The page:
The Orange County Board of Commissioners approved new rules Tuesday to clarify where and how food trucks can operate outside town limits.
The rules also would apply on county property inside the town limits, County Attorney John Roberts said, such as the Orange County Courthouse parking lot in Hillsborough. County zoning appears to limit other places where food trucks could operate mostly to farms and commercial property along roads and highways.
Existing rules did not address the issue, Roberts said, but court rulings allow property owners to do anything the county doesn’t specifically prohibit.
Hillsborough, Carrboro and Chapel Hill already have rules for where food trucks can operate and the required permits, licenses and fees. Additional state rules govern how food trucks must be set up to serve the public.
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The county would not issue its own food truck permits. The rules, in part:
▪ Ban food trucks from undeveloped and residential land, except for food trucks serving private events on residential land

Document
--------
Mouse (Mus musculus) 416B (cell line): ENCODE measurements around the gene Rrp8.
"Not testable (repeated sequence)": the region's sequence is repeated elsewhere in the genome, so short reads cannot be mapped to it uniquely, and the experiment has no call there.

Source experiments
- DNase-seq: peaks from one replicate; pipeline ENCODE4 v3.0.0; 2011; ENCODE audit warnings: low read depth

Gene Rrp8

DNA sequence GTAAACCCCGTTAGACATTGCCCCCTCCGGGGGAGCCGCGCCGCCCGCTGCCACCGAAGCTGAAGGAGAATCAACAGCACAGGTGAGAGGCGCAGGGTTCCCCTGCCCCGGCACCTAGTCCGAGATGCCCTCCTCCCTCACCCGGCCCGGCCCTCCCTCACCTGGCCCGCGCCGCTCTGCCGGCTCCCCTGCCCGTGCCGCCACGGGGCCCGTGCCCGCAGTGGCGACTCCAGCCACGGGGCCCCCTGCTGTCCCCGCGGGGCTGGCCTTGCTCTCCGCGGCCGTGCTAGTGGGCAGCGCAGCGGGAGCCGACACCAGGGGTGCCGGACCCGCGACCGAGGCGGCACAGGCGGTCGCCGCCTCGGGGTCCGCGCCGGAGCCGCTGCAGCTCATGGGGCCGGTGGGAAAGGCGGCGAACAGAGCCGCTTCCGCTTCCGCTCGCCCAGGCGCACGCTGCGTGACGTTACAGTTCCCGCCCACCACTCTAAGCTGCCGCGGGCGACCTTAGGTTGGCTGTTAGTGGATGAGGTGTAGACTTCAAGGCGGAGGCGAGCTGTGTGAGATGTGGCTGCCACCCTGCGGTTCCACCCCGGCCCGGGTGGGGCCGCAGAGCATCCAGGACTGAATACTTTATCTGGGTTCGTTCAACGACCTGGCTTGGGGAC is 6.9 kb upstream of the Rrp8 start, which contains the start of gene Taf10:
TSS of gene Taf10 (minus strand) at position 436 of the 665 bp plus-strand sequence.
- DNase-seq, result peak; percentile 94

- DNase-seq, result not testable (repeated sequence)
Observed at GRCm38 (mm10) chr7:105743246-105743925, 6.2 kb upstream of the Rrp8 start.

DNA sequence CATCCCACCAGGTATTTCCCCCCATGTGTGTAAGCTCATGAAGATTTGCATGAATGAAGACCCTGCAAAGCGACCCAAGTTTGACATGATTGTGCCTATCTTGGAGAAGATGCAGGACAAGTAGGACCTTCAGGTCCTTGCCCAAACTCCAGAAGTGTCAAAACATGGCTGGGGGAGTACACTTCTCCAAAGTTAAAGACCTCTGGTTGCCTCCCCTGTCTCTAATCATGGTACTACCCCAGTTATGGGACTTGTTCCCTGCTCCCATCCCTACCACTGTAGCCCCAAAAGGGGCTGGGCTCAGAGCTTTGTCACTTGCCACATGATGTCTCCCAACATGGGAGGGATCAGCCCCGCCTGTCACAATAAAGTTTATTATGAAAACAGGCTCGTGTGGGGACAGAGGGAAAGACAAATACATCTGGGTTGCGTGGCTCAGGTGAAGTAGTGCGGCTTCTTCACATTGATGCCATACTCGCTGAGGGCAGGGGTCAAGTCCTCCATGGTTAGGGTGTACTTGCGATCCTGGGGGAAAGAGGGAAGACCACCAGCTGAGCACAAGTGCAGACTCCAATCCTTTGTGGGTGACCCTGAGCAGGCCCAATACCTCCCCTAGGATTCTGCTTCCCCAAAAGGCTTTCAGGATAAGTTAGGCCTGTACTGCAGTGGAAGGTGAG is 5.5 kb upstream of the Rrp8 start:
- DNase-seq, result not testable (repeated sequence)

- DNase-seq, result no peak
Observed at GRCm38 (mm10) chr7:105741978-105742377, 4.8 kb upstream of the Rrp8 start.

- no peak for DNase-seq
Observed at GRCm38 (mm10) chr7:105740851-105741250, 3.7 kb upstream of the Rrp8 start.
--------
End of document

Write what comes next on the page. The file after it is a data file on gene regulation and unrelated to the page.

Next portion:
▪ Prohibit smoking inside or within 100 feet of a food truck
▪ Require the vendor to visibly post food grade cards and food truck and health department permits and to get commercial general liability insurance coverage
▪ Require food trucks to park at least 10 feet from other food trucks, 30 feet from fire hydrants and fire lanes, and not block vehicle or pedestrian traffic
▪ Vendors must ensure adequate parking and limit their hours to between 6 a.m. and 10 p.m. if parked near homes or apartments.
It’s unclear why food trucks on residential or undeveloped property would be a problem, Hillsborough resident Ashley DeSena said. She also questioned why there was no public discussion of the proposed rules.
“I know living in Hillsborough, I’ve seen when they were discussing food trucks, lots of Planning Board and Town Board meetings about that where the public had the opportunity to express their opinions,” she said.
The commissioners have talked about food truck rules before, Commissioners Chairman Earl McKee said, and decided to take that route because of the timing and the plan to add the rules to the county’s general ordinance, not its land-use rules.